History of Volvo
In 1927 Volvo Personvagna, a small company that would become Volvo Cars, Inc., was founded in Gothenburg, Sweden. Over the years, it earned a well-deserved reputation for providing safe, reliable transportation. Volvo boasted one of the highest customer loyalty rates in the industry for decades, with customers consistently choosing Volvo when purchasing a new car. This dedication was the envy of other companies in the automotive industry. In fact, it can be said that Volvo’s reputation for safety and reliability was a primary factor in the actions of other companies over the last 20 years spending more resources for safety enhancements. In sum, these companies saw that "safety sells".
After being purchased by Ford Motor Company in 1999, Volvo became a larger producer by volume. Despite this, Volvo remains relatively small compared to BMW, Mercedes, Acura and Lexus, but competes with all of them for the same customers.
How the Global Economy and Free Trade May Affect Quality
In 2007, the Global Economy and Free Trade have made business more competitive, especially in manufacturing. The struggle for Volvo is to reduce costs while maintaining its reputation for safety, comfort and reliability in the New Millennium. To survive, Volvo must sell cars in an increasingly competitive market while at the same time promising to do more for its customers. It is not an easy task, especially considering the financial woes of Ford Motor Company itself.
Economic Pressures to Reduce Warranty Costs:
The need to lower costs includes outsourcing of production, reducing research and development costs, shortening product cycles, and most importantly for this site, streamlining warranty claims in ways that reduce reimbursements to dealerships, which often adversely affect how claims are handled.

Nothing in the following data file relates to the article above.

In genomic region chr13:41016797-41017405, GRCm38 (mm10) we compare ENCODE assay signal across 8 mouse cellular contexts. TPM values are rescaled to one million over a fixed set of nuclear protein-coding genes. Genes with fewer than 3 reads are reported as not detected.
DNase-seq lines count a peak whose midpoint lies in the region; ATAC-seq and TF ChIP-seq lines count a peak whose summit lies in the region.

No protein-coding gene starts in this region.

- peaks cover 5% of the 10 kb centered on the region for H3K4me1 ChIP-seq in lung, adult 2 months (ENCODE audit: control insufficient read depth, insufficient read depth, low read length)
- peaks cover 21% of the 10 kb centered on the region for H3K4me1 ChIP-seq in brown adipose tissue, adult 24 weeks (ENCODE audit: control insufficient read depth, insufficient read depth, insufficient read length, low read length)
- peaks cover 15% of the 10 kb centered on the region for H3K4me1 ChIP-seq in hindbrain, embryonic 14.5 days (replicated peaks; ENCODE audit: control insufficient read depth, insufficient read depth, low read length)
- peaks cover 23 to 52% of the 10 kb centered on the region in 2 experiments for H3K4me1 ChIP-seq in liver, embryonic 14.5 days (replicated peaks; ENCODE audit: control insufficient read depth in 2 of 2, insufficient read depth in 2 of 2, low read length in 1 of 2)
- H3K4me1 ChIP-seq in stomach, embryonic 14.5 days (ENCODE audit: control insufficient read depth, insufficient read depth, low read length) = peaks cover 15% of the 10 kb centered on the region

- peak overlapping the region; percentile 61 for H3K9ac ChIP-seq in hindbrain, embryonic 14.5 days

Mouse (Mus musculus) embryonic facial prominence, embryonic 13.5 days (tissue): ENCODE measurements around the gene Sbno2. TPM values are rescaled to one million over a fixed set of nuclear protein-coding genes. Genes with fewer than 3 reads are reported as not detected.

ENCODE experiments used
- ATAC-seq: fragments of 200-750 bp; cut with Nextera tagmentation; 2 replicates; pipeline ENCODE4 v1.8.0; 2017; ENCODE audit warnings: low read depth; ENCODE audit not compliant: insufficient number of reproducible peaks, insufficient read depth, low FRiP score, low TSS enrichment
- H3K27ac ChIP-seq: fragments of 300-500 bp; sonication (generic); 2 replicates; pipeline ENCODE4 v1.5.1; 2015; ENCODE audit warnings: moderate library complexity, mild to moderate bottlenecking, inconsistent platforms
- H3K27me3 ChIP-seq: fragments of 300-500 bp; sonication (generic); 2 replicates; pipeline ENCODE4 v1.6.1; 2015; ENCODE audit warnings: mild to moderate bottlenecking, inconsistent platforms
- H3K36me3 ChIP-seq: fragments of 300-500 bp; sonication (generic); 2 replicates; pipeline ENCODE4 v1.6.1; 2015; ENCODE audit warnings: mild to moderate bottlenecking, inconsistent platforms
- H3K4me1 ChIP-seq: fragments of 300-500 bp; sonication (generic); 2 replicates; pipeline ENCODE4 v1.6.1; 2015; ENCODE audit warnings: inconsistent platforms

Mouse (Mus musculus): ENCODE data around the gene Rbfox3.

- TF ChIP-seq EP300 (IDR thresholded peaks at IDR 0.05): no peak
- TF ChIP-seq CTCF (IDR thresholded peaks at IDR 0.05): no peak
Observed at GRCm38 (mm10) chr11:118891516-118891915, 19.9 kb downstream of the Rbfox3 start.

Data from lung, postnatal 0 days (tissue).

How Warranty Claims Are Handled
Years ago, the efforts of a dealership repairing a car under warranty were paid for by the manufacturer and largely unchallenged. Today, warranty policy across the industry is completely changed, and is now geared towards reducing all costs. Volvo will only reimburse a dealership (and its mechanics) for time spent repairing verified mechanical concerns. Some nominal diagnostic time may be billed for unverified concerns, but the amount is arbitrary compared to the effort that may be expended.
A verified concern is a problem that has been duplicated and observed by a factory trained mechanic. Everything else is a "could not duplicate" item, in other words, a fancy way of saying "your car was not fixed".
Warranty claims by dealers are audited by Volvo on a regular basis to avoid overcharging. Claims that are not verified are charged back to dealerships. (Note: This may also be true if repairs are made more than once for the same problem that was paid for under warranty).
The policy requires a dealer to strictly adhere to the warranty guidelines, even if it means that problems are not repaired. Under this cost-cutting, any incentive a mechanic has in spending time and effort locating a difficult problem, evaporates. A mechanic actually loses money if duplicating the concern is an issue. It is far easier to focus on the known service items such as tune up or brake replacement, where the mechanic is certain payment will be made for the work undertaken. This is entirely understandable. How many of us would spend time at work each day undertaking tedious tasks knowing that it would be uncompensated?
Warranty versus Warranty Reimbursement:
What’s the difference?
The warranty on 2007 Volvo’s, similar to earlier language, provides for repairs without mention that only verified concerns will be repaired, and without explaining how warranty claim policy might affect whether your car will receive the attention that the warranty guarantees.
Volvo is only one of the manufacturers using this method of warranty claims handling, yet in ways specific to Volvo, the effect of this cost cutting is to undermine the very reputation for reliability that Volvo has spent decades earning and enjoying.
If you have seen "no problem found" or "could not duplicate customer’s concern" on a repair invoice, the policy has affected you.
If anybody at Volvo is reading this, perhaps it will shake the tree in Gothenburg, Sweden to dedicate more time and effort to make repairs correctly the first time when cars are returned to the dealership under warranty.